State v. Ferris

Annotate this Case

284 A.2d 288 (1971)

STATE of Maine v. Ferris P. FERRIS.

Supreme Judicial Court of Maine.

December 8, 1971.

Peter T. Dawson, Asst. Atty. Gen., Augusta, for appellant.

Levine, Brody & Levine by Julius B. Levine, Waterville, for appellee.


*289 WEATHERBEE, Justice.

The State Police obtained a warrant to search the Defendant's residence and garage after several months of surveillance and investigation. The police allegedly had probable cause to believe that Mr. Ferris was engaged in illegal bookmaking and pursuant to the search seized evidence of such alleged activity. While executing the search on the Defendant's premises, a police officer looked through the window of a car, which Defendant had recently parked in the driveway, and observed on the floor slips of paper which appeared to be records of gambling activities. The police subsequently obtained a warrant to search the car and seized the material found therein.

The Defendant was indicted on six counts of violation of 17 M.R.S.A. § 1801 (bookmaking) and one count of violation of 17 M.R.S.A. § 1811 (possession of gambling implements). The Defendant moved to dismiss the indictment on several grounds, one ground being that it failed to set forth a criminal offense upon which a conviction can be sustained. The Defendant, who had waived jury trial, was found not guilty as to the six counts of bookmaking but guilty as to the violation of 17 M. R.S.A. § 1811. The Defendant appealed.

At trial on the charge of violation of 17 M.R.S.A. § 1811 the State introduced 22 exhibits found in the car which witnesses identified as "betting slips" which the witnesses said represented abbreviated handwritten notations of wagers placed on sporting events. The Justice found the possession of these slips to be violative of 17 M.R.S.A. § 1811. A typical slip read:

                 Balt             200W
                 SF               175W
                 Seattle           70L
                 Phila             50L

17 M.R.S.A. § 1811 provides:

"No person shall have in his actual or constructive possession any punch board, seal card, slot gambling machine or other implements, apparatus or materials of any form of gambling, and no person shall solicit, obtain or offer to obtain orders for the sale or delivery of any punch board, seal card, slot gambling machine or other implements, apparatus or material of gambling."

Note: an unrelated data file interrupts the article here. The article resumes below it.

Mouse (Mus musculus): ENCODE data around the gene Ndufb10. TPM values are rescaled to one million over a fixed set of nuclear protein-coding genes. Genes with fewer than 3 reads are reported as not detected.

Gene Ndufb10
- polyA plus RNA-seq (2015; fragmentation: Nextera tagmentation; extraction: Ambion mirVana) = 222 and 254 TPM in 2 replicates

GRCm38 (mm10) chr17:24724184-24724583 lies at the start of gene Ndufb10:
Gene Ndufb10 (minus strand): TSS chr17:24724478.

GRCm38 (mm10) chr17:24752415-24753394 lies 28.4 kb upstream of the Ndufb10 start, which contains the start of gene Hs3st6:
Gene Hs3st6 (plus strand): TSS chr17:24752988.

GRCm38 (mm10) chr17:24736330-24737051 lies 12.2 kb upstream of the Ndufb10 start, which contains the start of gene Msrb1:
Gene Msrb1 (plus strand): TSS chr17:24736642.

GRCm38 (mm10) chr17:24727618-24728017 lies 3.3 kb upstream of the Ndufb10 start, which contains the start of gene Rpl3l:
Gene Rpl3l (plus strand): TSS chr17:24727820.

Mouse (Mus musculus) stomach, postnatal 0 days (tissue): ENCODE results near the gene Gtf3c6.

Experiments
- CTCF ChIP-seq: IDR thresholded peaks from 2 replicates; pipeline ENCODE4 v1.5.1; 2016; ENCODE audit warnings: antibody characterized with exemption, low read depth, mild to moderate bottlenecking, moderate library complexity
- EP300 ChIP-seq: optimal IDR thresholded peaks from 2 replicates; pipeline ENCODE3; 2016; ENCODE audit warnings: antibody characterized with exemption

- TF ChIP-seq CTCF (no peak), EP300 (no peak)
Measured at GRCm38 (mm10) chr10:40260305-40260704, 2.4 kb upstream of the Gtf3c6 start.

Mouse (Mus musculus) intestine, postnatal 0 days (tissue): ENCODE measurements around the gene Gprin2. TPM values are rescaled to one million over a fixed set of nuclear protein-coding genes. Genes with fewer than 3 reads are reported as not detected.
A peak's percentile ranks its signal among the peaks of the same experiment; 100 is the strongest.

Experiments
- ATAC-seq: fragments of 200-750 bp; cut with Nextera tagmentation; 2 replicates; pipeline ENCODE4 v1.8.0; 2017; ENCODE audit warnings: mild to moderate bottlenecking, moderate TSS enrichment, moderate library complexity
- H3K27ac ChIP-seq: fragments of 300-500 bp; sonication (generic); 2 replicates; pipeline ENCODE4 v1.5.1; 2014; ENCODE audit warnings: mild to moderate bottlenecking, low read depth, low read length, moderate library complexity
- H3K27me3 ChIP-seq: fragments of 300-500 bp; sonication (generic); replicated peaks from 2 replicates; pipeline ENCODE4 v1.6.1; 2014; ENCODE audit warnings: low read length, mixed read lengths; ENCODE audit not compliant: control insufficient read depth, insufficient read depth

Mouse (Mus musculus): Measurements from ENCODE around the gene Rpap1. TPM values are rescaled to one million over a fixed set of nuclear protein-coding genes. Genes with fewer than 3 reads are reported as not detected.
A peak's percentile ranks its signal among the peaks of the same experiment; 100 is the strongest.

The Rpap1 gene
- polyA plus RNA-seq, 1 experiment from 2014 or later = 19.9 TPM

The count of the indictment which charged the Defendant with violation of this statute read:

"COUNT VII: THE GRAND JURY FURTHER CHARGES: that Ferris P. Ferris, of Waterville, County of Kennebec, State of Maine, did on or about December 12, 1969, at Waterville, County of Kennebec, State of Maine, have in his actual and constructive possession certain gambling implements and materials, to wit: numerous betting slips and records used in relation to illegal wagers on horseraces and sporting events unauthorized by law in violation of 17 M.R. S.A. § 1811."

Although the points on appeal are many we find it necessary to decide only one issue which is determinative of the outcome of this casethe interpretation of the statute as it applied to the count of the indictment upon which Defendant was found guilty.

In interpreting statutes, this Court must effectuate the intention of the Legislature. State v. London, 156 Me. 123, 162 A.2d 150 (1960). We find the intent of the Legislature in enacting this statute was to prohibit the possession or sale of actual gambling devicesthose devices or mechanisms the functioning of which determine whether a gambler wins or loses. Commonwealth v. Certain Gambling Implements, 317 Mass. 160, 57 N.E.2d 542 (1944); Cooper v. Miami, 160 Fla. 656, 36 So. 2d 195 (1948); James v. State, 4 Okla. *290 Cr. 587, 112 P. 944 (1911); 38 Am.Jur.2d, Gambling, § 83.

In construing the ambiguous use of the general language of the statute we turn to the familiar rule of ejusdem generis. When words of enumeration are immediately followed by words of general import the general words, when their use is uncertain, should be governed by the specific. Here, the enumeration of devices specifically prohibited"punch board, seal card, slot gambling machine"indicates that in adding the words "other implements, apparatus or materials of any form of gambling" the Legislature intended to include only other articles which also have a per se relationship to the determination of the outcome of wagers recognizable from common experience. We hold that the Legislature's addition of the general language prohibits the possession of other implements of the same character and class as those gambling devices specifically mentioned. Koller v. Duggan, 346 Mass. 270, 191 N.E.2d 475 (1963); Hackett v. Gale, 104 N.H. 90, 179 A.2d 451 (1962); Butler Fair and Agricultural Assn. v. Butler School District, 389 Pa. 169, 132 A.2d 214 (1957).

We agree with the Defendant that the possession of the material which the State alleges was seized from him is not prohibited by the statute.

Betting slips and records of betting do not constitute such gambling devices as the Legislature has outlawed. Records of such things as amounts wagered, the point spreads, the odds, and the successes and failures of athletic teams or race horses in prior events are aids to the memory of the gambler but not in themselves devices which determine the outcome of the wager. Although such materials may be evidence of illegal gambling or bookmaking they are not implements, apparatus, or materials of gambling which were declared contraband under 17 M.R.S.A. § 1811.

Count VII did not charge a violation of 17 M.R.S.A. § 1811. The denial of Defendant's motion to dismiss the indictment for failure to charge a criminal offense was error.

Appeal sustained. Indictment dismissed.

All Justices concurring.